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Daily Reads: How ‘Transparent’ Let Down the Transgender Community, Why ‘Jupiter Ascending’ Isn’t Eddie Redmayne’s ‘Norbit,’ and More

Daily Reads: How 'Transparent' Let Down the Transgender Community, Why 'Jupiter Ascending' Isn't Eddie Redmayne's 'Norbit,' and More

Criticwire’s Daily Reads brings today’s essential
news stories and critical pieces to you.

1. How “Transparent” Let Down the Transgender Community. “Transparent” is one of the most acclaimed shows of the past year, but not all members of the transgender community are thrilled about it. Marcy Cook of The Mary Sue writes:

What “Transparent” is truly about is how cisgender people cope with something they don’t want to be happening – that they can’t stop from happening; and, more fundamentally, that it’s happening to someone they can’t easily be rid of. The focus is on cisgender people being afraid of losing their privilege. It hasn’t focused on trans representation, it’s focused on cis people being afraid of having someone close to them come out as transgender. To me, this is why “Transparent” has lost so much trust, and why so many trans people are questioning how much cisgender applause the show is getting. 
Read more.

2. “Jupiter Ascending”: Not Eddie Redmayne’s “Norbit.” 
Eddie Redmayne is staggeringly awful in “Jupiter Ascending,” and many believe it could be to him what “Norbit” was to Eddie Murphy’s Oscar chances back in 2007. Jason Bailey of Flavorwire, however, says the comparison is off:

Norbit” is a loathsome, repugnant pile of misogyny and xenophobia and fat-shaming, but you can’t say Eddie Murphy doesn’t give it his all; “Jupiter” is a better movie, but Redmayne contributes a terrible, half-assed, laughable performance to it. Secondly, “Jupiter” won’t affect Redmayne’s Oscar chances it’s not his movie they way “Norbit” was Murphy’s (he co-wrote and co-produced that atrocity in addition to starring three times over). In 2007, giant billboards of the actor smothering himself (and his awards campaign) were greeting Academy members all over Los Angeles; “Jupiter Ascending’s” ads don’t give Redmayne anywhere near that kind of prominence, and who’re we kidding, it’s not like voters are actually going to see this lemon of a performance (they can barely be bothered to see the nominated stuff). Read more.

3. “Jupiter Ascending’s” Twist on a Fairy Tale. But while “Jupiter Ascending” isn’t a very good movie, it does feature a great twist on a fairy tale. Alison Willmore of BuzzFeed explains:

…while Jupiter can be a frustrating, limp character…her lack of extraordinary qualities outside of her genetic sequencing does ultimately become part of the movie’s point. There’s nothing that sets her apart, aside from the luck of her birth, and she doesn’t manage to cause a revolution or right the wrongs of the universe or do anything else heroic, in her past or present incarnation. The bravest act she manages, her big moment of agency, is choosing to trade her own life and those of her loved ones for the larger survival of Earth, which may not be a sweeping gesture but is a desperately resonant one. Jupiter chooses not to participate in a system in which her specialness depends on the ruin of others. Dramatic rescues and flying boots and space police and dragon aliens aside, her pivotal choice is to not be the princess. Read more.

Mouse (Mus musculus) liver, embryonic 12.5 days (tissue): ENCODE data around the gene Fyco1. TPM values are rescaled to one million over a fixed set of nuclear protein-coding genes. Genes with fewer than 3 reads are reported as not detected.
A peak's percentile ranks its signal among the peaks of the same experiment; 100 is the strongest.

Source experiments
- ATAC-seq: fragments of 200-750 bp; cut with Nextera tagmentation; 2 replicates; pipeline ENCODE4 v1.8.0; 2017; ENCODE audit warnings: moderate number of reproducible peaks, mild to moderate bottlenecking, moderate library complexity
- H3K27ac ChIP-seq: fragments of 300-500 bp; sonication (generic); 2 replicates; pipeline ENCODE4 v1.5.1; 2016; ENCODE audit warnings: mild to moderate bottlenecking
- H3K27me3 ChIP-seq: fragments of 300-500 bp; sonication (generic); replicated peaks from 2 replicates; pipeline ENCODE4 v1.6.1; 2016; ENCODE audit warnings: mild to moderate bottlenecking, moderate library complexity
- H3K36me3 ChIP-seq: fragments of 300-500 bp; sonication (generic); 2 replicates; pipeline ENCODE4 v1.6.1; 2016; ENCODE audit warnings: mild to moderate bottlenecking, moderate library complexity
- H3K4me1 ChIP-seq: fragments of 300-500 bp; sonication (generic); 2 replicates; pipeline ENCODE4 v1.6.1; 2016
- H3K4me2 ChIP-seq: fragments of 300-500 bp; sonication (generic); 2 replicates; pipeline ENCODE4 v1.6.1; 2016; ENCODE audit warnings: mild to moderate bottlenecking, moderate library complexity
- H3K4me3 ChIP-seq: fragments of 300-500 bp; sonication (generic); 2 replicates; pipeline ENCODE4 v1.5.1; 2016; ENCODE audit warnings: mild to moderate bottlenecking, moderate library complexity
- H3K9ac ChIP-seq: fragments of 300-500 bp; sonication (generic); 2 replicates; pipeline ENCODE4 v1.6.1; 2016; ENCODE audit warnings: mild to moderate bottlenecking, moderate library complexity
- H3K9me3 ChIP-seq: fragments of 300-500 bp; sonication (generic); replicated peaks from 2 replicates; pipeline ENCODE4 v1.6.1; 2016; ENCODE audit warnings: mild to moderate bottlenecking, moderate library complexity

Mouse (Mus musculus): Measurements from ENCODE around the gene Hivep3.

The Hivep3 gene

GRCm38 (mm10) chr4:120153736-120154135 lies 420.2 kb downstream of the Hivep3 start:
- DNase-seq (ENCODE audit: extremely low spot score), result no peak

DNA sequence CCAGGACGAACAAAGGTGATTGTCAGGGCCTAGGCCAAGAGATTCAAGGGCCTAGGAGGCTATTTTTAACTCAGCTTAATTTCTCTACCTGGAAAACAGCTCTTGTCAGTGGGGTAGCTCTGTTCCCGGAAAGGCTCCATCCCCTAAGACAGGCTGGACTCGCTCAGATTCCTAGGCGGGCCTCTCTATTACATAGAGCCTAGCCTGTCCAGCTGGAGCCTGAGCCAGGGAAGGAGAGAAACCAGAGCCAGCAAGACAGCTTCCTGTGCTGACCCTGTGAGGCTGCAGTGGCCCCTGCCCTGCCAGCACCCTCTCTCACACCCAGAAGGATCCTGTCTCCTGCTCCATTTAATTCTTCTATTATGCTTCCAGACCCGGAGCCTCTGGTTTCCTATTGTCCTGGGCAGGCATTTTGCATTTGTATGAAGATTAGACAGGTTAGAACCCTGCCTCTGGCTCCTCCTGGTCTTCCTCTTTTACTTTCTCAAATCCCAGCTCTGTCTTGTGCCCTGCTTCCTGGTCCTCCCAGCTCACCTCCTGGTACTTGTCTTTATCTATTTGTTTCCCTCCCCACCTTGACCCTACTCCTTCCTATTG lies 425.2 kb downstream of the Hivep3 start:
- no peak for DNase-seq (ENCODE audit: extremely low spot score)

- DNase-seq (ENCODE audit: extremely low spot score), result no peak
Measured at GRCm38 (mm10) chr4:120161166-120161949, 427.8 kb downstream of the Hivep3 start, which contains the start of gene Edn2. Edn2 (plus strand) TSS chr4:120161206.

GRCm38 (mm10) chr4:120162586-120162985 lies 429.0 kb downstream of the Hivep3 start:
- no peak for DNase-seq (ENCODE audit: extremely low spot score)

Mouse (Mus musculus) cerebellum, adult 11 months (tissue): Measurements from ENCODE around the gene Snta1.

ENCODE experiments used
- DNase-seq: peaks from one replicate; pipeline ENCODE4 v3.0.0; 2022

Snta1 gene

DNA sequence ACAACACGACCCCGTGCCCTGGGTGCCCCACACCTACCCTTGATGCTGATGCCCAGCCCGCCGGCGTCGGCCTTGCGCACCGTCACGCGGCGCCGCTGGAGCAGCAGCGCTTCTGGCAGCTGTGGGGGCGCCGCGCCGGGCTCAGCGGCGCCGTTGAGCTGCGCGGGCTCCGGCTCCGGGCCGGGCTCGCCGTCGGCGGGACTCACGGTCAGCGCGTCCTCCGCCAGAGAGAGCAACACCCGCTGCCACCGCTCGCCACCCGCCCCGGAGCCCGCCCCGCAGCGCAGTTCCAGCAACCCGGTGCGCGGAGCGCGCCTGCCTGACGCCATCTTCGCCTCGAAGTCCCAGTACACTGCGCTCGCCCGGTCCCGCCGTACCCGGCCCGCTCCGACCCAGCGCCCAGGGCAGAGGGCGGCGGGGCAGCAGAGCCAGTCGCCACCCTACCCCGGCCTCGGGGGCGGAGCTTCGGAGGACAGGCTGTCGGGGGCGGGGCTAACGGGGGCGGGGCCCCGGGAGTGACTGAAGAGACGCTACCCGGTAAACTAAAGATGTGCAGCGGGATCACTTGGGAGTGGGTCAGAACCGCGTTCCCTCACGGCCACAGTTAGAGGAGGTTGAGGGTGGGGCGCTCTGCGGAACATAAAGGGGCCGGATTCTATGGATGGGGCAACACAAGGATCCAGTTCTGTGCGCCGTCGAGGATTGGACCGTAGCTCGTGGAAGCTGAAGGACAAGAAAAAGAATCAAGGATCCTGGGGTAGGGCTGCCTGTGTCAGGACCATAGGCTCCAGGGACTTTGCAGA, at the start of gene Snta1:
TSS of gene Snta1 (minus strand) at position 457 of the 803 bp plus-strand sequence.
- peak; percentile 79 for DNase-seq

4. Great “Mr. Show” Sketches for Bob. Before “Breaking Bad” or “Better Call Saul,” Bob Odenkirk co-starred on “Mr. Show with Bob and David” with David Cross. Metro’s Matt Prigge picked the best Bob-centric sketches:

Now that everyone knows him as a shyster lawyer — albeit a nicer, younger version of himself on the new “Better Call Saul” — it’s worth remembering that Bob Odenkirk is a sketch comedy chameleon. Want to surprise “Breaking Bad” heads with a clip of him as the laidback hype man of fake-’90s R&B duo Three Times One Minus One? And who does a better Robert Evans impersonation (as seen in “God’s Book-on-Tape”)? No one. Read more.

5. “Fantasia” Shows Weirder, More Ambitious Disney. “Fantasia” is streaming on Netflix, and it’s a weird, awkward, gorgeous movie. Glenn Kenny writes at Decider about Walt Disney’s ambitious project.

The thing is though: the Technicolor “Fantasia” is beautiful to look at even when its stories aren’t quite making it. Pushing his artists to the limits of their abilities and beyond, Disney created a still-vital textbook of what hand-drawn animation could do, and pointed the way for what it could do. For animation mavens, even in today’s world of software-driven movie magic, “Fantasia” is still replete with unfulfilled promise. Read more.

Video of the Day: “Coen Country,” by Steven Benedict


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